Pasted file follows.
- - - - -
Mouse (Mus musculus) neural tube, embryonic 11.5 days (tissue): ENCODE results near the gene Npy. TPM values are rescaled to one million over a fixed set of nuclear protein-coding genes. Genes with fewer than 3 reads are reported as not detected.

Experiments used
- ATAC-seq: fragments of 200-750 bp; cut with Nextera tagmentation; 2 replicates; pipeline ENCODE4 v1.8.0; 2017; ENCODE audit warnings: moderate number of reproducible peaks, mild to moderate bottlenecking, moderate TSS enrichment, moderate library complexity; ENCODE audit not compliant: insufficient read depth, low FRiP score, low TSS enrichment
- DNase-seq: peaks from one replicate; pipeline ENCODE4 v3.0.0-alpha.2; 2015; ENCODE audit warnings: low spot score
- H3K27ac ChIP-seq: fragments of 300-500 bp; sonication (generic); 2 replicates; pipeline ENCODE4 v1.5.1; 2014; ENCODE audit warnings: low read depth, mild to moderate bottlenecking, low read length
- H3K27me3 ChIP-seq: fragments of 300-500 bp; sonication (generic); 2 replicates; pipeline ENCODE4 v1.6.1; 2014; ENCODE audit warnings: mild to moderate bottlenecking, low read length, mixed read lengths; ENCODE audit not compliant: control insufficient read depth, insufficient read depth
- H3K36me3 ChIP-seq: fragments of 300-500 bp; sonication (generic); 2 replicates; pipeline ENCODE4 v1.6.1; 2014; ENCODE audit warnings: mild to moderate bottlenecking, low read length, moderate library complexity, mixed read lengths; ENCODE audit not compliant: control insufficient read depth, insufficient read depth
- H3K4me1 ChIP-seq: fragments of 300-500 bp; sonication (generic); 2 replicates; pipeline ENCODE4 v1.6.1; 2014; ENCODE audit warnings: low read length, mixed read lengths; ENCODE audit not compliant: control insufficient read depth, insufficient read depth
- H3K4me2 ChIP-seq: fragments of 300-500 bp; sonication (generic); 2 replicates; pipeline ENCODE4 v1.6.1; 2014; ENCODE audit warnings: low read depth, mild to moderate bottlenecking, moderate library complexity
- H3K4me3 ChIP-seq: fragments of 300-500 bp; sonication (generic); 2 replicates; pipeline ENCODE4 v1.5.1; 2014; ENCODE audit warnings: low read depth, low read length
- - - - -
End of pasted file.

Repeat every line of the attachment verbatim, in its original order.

Mouse (Mus musculus) neural tube, embryonic 11.5 days (tissue): ENCODE results near the gene Npy. TPM values are rescaled to one million over a fixed set of nuclear protein-coding genes. Genes with fewer than 3 reads are reported as not detected.

Experiments used
- ATAC-seq: fragments of 200-750 bp; cut with Nextera tagmentation; 2 replicates; pipeline ENCODE4 v1.8.0; 2017; ENCODE audit warnings: moderate number of reproducible peaks, mild to moderate bottlenecking, moderate TSS enrichment, moderate library complexity; ENCODE audit not compliant: insufficient read depth, low FRiP score, low TSS enrichment
- DNase-seq: peaks from one replicate; pipeline ENCODE4 v3.0.0-alpha.2; 2015; ENCODE audit warnings: low spot score
- H3K27ac ChIP-seq: fragments of 300-500 bp; sonication (generic); 2 replicates; pipeline ENCODE4 v1.5.1; 2014; ENCODE audit warnings: low read depth, mild to moderate bottlenecking, low read length
- H3K27me3 ChIP-seq: fragments of 300-500 bp; sonication (generic); 2 replicates; pipeline ENCODE4 v1.6.1; 2014; ENCODE audit warnings: mild to moderate bottlenecking, low read length, mixed read lengths; ENCODE audit not compliant: control insufficient read depth, insufficient read depth
- H3K36me3 ChIP-seq: fragments of 300-500 bp; sonication (generic); 2 replicates; pipeline ENCODE4 v1.6.1; 2014; ENCODE audit warnings: mild to moderate bottlenecking, low read length, moderate library complexity, mixed read lengths; ENCODE audit not compliant: control insufficient read depth, insufficient read depth
- H3K4me1 ChIP-seq: fragments of 300-500 bp; sonication (generic); 2 replicates; pipeline ENCODE4 v1.6.1; 2014; ENCODE audit warnings: low read length, mixed read lengths; ENCODE audit not compliant: control insufficient read depth, insufficient read depth
- H3K4me2 ChIP-seq: fragments of 300-500 bp; sonication (generic); 2 replicates; pipeline ENCODE4 v1.6.1; 2014; ENCODE audit warnings: low read depth, mild to moderate bottlenecking, moderate library complexity
- H3K4me3 ChIP-seq: fragments of 300-500 bp; sonication (generic); 2 replicates; pipeline ENCODE4 v1.5.1; 2014; ENCODE audit warnings: low read depth, low read length